1. A 2009 artwork of a red book, by Winnipeg artist, Michael Dumontier. 2. The Button I Pressed A Million Times, 2009, by Toronto artist Ken Nicol. 3. A Thin Painting made by Calgary artist Eric Cameron in 1991/1992. Eric makes his work by coating objects with hundreds, and sometimes thousands, of coats of gesso and acrylic paint. This work was made by coating a men’s tie with exactly 100 coats of paint. 4. A chair that I bought in Nova Scotia a few decades ago. It was made in Shelburne, NS and was a very common chair in that area. 5. A drawing of a brain by Toronto artist, John Dixon. The drawing was made using the artist’s own hair. 6. A painting by Vancouver artist Neil Wedman, which I commissioned on the occasion of my exhibition I Am The Coin ( I used an image of the painting as my exhibition announcement. The painting depicts some of the coins that I used in my exhibition and the title of the exhibition has been hidden within the coins in the painting. 7. My Office Wall.

volume 8 issue 1

Spot finding in a busy city... Lapierre going for virginity with this balls-out kickflip. See kids you just gotta have style... yo go for the classics, pussy and kickflips tabarnak!!! comberphoto.

wordsby adam green


he first time I heard about JS Lapierre, I was sitting in my friend’s car and I even remember where we were because my friend just talks and talks and talks, so I was paying more attention to the scenery. At one point in his constant rambling I heard him say threeflip noseblunt, and it caught my interest. I was like, “What? Threeflip noseblunt, who?” And he replied, “JS Lapierre.” I think my exact reaction was “Who the fuck is JS Lapierre?”

Well, in the last two years I found out who the fuck JS Lapierre is. At first he was a shy 15-year-old park killer who would just constantly be learning and landing, learning and landing, and now not only do I skate with him all the time, but I have the privilege of calling him my friend! Lapierre is a fucking killer and he always comes through! I’m not talking shit either, anyone you know that has seen this kid skate will tell you he’s pure natural talent. JS is down, he makes the impossible look good. He’s “Dime”, and he’s going nowhere but up!



“The dream is mainly about getting laid.”

Color: So I guess I’ll start with the usual, buddy! Where do you come from, Lapierre? JSL: I’m from a small town called NotreDame-de-Stanbridge. It’s fuckin’ shit! Where the fuck is that, man? It’s, um, 45 minutes south of Montreal [Quebec]. I lived with cows for awhile, man! Do they even have a [skate] shop in NotreDame-de-Stanbridge? Nah, dude [laughs]... There’s only a corner store and a church. Four hundred people live there. No way! [Laughs] It’s pretty shit. Since you lived in the middle of nowhere, what got you into skating? My buddy had a mini ramp and I started skating with my friend’s brother’s board and about two weeks later my mom bought me a board. Shouts to Simon Porlier! Was there any other dudes skating there? Nah, dude, we were the only ones holdin’ it down. We were kook status, man! How old were you then? I was about eight years old. I was already blowin’ it! Fuck, man, I didn’t even know that. That changes everything. You’re a dirty child prodigy! Did you ever get to skate street? I started to skate the streets when I was 10 but I was skating the shittiest spots, like three stairs and curbs. Kook status. Sounds like fun, so how old are you now? I’m 17 and blowin’ it. Fuck, that’s right, still underage. Skating for you back then were you aware of possibly making a living out of this? I guess was just skating for fun and I’m still skating for fun pretty much. Unless you’re skating with Josh Clark! [Laughs] Nice, I guess people would think that’s harsh but you guys are roomies and every-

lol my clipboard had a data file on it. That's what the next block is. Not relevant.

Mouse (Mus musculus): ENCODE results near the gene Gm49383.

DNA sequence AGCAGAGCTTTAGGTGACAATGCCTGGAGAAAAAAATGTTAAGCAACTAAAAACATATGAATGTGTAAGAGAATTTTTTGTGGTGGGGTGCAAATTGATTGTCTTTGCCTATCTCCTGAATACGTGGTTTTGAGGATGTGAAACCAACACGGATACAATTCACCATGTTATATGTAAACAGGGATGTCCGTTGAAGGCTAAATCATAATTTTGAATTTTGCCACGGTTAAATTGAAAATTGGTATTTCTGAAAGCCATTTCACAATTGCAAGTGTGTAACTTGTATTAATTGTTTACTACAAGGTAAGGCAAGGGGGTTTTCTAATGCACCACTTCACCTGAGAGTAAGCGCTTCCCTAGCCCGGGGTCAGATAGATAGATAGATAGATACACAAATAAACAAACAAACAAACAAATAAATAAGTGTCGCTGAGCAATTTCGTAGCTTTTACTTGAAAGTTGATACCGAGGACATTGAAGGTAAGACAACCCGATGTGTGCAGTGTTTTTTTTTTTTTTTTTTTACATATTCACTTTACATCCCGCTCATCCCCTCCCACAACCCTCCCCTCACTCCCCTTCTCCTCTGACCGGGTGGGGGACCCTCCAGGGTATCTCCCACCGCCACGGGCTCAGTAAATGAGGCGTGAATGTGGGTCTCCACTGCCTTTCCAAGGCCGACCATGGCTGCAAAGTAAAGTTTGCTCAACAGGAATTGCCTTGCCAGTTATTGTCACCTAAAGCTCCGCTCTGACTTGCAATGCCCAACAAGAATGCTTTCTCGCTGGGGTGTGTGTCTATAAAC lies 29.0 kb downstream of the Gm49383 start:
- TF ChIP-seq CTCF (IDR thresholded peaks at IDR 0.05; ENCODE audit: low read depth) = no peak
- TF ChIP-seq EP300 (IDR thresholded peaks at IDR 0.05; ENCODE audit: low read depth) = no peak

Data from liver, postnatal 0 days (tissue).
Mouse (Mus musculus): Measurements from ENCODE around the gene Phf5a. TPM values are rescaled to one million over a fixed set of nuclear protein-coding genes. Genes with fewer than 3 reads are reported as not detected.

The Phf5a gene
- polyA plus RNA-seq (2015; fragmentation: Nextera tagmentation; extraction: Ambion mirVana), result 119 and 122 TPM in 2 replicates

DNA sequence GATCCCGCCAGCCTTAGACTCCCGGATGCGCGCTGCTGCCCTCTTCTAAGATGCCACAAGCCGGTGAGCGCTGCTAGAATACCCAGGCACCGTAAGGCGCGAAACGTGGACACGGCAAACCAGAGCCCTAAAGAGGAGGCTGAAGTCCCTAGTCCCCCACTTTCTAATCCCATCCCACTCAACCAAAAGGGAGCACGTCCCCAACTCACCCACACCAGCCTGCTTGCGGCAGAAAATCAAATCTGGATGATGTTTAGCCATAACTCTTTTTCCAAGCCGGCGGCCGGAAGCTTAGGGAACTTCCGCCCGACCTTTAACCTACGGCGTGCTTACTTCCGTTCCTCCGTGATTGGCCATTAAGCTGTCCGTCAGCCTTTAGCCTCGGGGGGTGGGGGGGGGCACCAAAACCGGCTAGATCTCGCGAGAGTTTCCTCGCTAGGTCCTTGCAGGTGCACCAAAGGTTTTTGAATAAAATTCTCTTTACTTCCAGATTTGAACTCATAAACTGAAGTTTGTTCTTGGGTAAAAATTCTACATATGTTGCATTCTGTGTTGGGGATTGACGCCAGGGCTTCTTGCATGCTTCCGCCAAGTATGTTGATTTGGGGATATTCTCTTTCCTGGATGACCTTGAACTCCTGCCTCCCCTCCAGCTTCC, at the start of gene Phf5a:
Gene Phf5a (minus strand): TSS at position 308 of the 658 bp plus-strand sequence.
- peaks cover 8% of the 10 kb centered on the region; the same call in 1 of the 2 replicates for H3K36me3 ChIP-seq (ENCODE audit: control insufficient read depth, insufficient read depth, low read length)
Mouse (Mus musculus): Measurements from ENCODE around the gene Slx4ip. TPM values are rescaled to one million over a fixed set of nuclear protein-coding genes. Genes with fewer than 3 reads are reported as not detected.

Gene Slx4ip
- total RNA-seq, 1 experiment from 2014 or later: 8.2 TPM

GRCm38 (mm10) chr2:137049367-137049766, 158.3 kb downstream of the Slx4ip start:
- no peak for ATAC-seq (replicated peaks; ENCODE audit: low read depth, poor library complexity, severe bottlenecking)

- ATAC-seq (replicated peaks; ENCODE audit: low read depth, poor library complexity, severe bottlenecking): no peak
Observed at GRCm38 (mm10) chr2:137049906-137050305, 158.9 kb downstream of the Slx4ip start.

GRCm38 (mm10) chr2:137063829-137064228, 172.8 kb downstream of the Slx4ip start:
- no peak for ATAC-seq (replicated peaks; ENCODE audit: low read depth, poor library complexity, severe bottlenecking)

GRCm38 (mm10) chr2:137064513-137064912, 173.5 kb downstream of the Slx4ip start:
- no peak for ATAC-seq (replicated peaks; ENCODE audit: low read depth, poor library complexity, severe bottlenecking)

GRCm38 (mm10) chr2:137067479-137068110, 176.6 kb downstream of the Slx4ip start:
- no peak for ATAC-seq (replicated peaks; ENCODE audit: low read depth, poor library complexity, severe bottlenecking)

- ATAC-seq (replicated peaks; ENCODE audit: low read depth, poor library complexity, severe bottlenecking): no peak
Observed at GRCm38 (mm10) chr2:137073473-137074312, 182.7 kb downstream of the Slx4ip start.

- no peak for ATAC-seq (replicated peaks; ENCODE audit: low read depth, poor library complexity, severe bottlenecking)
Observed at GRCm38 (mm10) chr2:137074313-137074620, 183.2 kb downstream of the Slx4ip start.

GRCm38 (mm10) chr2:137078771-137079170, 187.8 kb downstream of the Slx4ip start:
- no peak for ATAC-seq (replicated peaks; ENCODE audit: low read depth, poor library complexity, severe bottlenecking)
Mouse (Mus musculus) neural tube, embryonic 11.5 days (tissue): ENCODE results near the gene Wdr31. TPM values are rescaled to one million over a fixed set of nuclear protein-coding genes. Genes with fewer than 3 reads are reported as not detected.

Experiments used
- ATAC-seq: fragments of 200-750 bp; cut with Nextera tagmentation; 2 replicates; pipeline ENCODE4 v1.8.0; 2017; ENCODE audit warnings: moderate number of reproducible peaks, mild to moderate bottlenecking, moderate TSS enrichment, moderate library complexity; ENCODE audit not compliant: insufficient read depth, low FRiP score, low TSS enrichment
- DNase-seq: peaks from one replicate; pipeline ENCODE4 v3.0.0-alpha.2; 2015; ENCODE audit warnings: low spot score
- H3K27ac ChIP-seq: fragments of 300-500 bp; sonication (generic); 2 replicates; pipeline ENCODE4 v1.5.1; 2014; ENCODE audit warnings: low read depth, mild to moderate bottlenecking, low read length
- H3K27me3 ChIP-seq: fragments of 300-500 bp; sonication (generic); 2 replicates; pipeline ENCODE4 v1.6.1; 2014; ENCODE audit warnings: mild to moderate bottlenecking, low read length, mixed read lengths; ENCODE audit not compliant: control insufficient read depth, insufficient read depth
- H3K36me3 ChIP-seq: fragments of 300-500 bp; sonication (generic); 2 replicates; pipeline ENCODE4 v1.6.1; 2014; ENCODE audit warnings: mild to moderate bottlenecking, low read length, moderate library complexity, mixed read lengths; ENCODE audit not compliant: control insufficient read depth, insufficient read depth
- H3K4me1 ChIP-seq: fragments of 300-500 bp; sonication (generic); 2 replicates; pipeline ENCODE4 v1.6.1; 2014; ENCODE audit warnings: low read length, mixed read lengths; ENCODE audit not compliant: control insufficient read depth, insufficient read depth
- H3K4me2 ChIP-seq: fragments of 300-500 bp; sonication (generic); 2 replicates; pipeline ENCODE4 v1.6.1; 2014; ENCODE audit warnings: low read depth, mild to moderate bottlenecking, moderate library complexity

thing. What’s it like living with Josh and I? [Laughs] It’s pretty sick, I guess I’m not a total kook ‘cause you guys set a good example [laughs]. Josh is pretty much my dad. What about me, dude? What type of influence do I have on you? Man, you scare the shit outta me, Cigg! Sweet. So what are you gonna do for the winter ‘cause, like, I wanna know if I’m gonna have the house to myself and shit. I might go to California and go “chase the dream” [laughs]. I’m so over this Montreal weather, [it] gets you depressed as fuck!

For those who don’t know, what is “the dream”? The dream is mainly about getting laid… Like groupies? Yeah, they “chase the dream” with skaters. Especially at Roy Bar [laughs]. What about in California? Still about getting laid, fool! What’s the deal with Roy? Well it used to be a skate bar but now it’s called “Salon Officiel”. They still do Roy Bar nights when the beers are cheap, which is

(opposite) “King of Vancouver” catchin’ a nice switch kickflip fatty to flatty right before the sunsets and JS turns into the“King of Chasin’ the Dream”! woronaphoto. This is a fucking sweet spot, but not everyone is down to skate it once they get there. Lapierre doesnt give a fuck... Just rolls in to our nations capital and charges this well known 12 stair with a picture perfect noseblunt! woronaphoto.



“Just a few years ago I was living on a farm with my parents and shit and just sucking at life.”

never really do it ‘cause I always skate when I’m in Montreal. I’m also into [Black] Sabbath!

Nice. So back to Cali – when are you going, man? I hope to go back for a few months and try to get things going with my sponsors. Soon, for sure. Nothing is gonna come to me here in the cold and I’m ready to go stay there, and for awhile.

What about the computer? You’re always on the computer. What’s going on with the computer? I’d say I’m lurking babes on Facebook and blowin’ it! I need my own computer, I’m always on yours… Sorry, Cigg [laughs].